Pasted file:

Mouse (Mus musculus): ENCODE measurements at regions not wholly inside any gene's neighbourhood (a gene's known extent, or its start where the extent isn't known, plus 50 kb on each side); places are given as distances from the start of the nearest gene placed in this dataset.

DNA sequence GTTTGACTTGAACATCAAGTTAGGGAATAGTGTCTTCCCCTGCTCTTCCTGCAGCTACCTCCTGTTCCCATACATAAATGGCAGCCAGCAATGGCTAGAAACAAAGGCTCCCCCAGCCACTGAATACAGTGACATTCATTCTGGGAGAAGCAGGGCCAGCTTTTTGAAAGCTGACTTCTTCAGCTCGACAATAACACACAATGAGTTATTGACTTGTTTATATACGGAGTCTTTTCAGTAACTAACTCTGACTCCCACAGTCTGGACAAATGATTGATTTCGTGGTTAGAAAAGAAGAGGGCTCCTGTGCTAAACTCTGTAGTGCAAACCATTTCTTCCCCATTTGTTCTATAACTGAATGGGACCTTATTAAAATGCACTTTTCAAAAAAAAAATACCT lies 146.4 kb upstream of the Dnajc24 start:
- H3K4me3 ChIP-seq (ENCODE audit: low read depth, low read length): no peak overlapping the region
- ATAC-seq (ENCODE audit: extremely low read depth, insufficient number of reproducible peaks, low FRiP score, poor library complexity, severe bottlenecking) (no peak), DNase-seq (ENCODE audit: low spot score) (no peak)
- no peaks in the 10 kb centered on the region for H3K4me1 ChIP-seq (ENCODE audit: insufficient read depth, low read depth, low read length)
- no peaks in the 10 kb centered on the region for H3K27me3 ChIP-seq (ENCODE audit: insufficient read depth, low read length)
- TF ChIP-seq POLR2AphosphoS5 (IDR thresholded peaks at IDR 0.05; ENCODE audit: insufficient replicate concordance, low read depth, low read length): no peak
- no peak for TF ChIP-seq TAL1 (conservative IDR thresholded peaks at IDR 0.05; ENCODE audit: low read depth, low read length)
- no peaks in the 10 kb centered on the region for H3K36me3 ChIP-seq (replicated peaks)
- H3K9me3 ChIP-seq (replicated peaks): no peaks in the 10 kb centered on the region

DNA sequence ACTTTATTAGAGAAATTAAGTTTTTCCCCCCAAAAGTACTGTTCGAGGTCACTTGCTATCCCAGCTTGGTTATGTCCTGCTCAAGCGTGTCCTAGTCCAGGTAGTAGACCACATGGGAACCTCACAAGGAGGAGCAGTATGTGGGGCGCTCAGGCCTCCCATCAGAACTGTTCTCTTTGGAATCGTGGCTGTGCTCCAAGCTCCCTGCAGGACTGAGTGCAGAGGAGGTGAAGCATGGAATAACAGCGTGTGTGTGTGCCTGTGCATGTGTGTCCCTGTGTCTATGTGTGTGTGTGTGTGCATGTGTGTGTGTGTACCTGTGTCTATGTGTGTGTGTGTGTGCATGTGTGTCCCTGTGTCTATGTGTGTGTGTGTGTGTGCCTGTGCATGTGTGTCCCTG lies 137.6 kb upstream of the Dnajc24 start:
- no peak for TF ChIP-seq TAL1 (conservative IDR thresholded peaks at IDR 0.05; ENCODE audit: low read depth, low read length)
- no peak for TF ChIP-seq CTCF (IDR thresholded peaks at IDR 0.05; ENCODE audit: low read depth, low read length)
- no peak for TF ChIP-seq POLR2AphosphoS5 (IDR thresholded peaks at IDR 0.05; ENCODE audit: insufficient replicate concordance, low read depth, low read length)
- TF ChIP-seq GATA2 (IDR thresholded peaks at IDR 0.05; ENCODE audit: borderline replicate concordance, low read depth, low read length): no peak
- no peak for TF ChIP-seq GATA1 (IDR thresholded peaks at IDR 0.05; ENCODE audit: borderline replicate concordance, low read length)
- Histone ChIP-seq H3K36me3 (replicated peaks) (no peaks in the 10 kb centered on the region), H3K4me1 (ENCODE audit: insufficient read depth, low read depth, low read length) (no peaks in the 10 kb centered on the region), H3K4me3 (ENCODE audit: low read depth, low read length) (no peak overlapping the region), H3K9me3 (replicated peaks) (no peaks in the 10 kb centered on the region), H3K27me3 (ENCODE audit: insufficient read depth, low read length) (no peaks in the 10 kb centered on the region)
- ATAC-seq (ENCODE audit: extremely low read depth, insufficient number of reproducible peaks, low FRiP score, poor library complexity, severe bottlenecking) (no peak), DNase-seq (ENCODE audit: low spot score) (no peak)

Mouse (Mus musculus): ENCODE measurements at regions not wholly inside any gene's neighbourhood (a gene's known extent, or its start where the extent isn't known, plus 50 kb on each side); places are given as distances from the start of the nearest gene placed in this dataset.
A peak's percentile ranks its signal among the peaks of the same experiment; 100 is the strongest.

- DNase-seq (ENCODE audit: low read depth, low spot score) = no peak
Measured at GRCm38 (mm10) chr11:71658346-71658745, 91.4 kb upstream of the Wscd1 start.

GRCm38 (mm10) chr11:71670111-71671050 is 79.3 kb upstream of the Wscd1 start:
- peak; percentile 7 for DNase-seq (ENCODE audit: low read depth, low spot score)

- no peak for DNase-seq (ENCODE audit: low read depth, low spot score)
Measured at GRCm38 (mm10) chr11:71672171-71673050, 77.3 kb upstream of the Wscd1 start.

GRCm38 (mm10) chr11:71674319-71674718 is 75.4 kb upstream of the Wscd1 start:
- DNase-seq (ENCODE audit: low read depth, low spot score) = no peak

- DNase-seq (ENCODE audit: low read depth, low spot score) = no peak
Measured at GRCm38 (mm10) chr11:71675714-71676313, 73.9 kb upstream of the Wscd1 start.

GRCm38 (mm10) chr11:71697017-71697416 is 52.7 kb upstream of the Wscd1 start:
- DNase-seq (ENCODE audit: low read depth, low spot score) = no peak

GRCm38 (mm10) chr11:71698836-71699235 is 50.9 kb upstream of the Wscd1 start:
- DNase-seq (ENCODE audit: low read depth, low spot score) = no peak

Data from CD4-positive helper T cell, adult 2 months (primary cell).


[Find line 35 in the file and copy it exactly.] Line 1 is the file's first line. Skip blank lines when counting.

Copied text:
Data from CD4-positive helper T cell, adult 2 months (primary cell).